Biomaterials for the precise control of protein release are important to the development of new strategies for treating human diseases. This study aimed to fundamentally understand aptamer-protein dissociation triggered by complementary oligonucleotides, and to apply this understanding to develop affinity hydrogels for controlled protein release. The results showed that the oligonucleotide tails of the aptamers played a critical role in inducing intermolecular hybridization and triggering aptamer-protein dissociation. In addition, the attachment of the oligonucleotide tails to the aptamers and the increase of hybridizing length could produce a synergistic effect on the dissociation of bound proteins from their aptamers. More importantly, pegylated complementary oligonucleotides could successfully trigger protein release from the aptamer-functionalized hydrogels at multiple time points. Based on these results, it is believed that aptamer-functionalized hydrogels and complementary oligonucleotides hold great potential of controlling the release of protein drugs to treat human diseases.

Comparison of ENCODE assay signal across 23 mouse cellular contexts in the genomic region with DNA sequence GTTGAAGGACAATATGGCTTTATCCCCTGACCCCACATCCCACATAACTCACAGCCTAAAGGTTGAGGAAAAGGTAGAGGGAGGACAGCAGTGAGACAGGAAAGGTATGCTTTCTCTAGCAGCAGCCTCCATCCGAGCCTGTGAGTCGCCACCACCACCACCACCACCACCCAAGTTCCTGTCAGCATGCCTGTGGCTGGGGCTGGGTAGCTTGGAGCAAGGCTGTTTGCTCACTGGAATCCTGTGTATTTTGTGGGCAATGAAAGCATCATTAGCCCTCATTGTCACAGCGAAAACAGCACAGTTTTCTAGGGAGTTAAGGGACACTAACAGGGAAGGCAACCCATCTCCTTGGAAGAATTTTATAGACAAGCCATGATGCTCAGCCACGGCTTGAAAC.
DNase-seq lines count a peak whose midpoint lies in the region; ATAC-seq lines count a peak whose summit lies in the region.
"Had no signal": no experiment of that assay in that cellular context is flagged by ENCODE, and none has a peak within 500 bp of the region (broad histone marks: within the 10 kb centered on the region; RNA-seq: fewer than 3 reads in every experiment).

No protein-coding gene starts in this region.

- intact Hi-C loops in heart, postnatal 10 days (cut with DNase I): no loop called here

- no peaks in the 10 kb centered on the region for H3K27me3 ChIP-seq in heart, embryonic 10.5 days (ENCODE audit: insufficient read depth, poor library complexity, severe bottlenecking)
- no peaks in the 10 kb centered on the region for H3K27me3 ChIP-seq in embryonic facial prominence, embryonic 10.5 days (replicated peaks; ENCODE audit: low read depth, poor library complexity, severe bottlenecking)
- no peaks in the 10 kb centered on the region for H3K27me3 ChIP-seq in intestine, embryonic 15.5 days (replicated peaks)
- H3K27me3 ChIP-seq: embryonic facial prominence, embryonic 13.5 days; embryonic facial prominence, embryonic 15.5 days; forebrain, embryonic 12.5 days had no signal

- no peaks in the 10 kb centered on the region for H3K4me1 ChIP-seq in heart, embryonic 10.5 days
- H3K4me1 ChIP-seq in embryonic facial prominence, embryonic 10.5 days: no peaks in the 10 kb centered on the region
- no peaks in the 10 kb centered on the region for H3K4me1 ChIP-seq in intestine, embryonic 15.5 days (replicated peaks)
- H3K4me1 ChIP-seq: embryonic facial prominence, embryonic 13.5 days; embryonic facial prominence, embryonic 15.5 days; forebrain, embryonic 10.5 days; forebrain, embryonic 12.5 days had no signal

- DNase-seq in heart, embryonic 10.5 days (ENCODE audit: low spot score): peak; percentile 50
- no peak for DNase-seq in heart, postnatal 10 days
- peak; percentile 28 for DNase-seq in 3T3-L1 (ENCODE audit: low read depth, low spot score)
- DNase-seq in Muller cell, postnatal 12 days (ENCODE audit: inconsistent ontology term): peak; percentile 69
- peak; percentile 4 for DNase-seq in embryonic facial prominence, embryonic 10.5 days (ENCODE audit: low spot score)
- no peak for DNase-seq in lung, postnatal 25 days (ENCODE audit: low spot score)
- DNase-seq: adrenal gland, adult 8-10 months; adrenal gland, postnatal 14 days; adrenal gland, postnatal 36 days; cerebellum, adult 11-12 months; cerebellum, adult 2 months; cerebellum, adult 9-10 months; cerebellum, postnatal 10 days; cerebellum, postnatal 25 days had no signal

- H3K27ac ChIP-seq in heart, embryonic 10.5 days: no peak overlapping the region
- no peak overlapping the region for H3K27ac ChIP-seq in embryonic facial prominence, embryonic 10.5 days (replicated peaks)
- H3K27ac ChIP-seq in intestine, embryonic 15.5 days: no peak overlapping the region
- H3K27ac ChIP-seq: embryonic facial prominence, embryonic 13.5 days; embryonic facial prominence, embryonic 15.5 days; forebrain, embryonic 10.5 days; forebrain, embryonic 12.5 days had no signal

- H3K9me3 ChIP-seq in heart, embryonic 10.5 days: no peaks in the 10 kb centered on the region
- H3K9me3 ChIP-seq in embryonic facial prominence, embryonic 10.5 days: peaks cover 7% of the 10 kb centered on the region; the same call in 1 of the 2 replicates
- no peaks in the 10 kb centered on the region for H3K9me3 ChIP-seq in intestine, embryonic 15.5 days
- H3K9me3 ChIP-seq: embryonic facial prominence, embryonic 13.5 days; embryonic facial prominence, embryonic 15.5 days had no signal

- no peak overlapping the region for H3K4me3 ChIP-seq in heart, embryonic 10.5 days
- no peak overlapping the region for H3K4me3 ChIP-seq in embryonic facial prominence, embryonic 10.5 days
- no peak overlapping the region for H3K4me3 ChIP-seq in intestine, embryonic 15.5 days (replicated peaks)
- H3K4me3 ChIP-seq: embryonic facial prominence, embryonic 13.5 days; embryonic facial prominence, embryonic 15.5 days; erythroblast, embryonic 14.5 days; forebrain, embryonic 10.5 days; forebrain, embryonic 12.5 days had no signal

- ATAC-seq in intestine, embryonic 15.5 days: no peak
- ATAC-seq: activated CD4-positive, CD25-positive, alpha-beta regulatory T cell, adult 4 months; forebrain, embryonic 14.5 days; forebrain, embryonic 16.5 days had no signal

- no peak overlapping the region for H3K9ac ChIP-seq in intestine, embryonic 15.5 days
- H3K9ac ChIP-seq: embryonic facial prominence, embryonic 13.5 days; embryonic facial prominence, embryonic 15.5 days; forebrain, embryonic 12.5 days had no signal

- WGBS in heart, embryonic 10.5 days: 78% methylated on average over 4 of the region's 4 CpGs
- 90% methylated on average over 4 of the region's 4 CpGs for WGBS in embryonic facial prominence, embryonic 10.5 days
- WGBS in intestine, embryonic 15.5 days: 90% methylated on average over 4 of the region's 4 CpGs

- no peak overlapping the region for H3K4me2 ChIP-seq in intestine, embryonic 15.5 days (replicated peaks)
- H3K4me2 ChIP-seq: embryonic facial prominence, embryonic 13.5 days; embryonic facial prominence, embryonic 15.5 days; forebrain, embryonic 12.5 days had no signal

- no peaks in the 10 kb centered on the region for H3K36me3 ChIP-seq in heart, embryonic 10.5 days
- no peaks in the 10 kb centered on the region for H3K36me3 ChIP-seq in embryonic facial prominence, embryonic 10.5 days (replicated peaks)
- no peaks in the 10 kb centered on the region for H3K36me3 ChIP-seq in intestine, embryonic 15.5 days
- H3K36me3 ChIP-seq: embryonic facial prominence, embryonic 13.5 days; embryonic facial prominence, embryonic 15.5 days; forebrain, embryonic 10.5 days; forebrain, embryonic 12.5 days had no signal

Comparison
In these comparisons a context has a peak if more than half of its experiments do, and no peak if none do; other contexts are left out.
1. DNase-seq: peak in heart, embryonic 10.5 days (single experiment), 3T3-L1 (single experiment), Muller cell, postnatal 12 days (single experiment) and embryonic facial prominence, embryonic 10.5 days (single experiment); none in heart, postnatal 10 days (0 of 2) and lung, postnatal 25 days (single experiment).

|Original language||English (US)|
|Number of pages||11|
|State||Published - Oct 1 2011|
All Science Journal Classification (ASJC) codes
- Ceramics and Composites
- Mechanics of Materials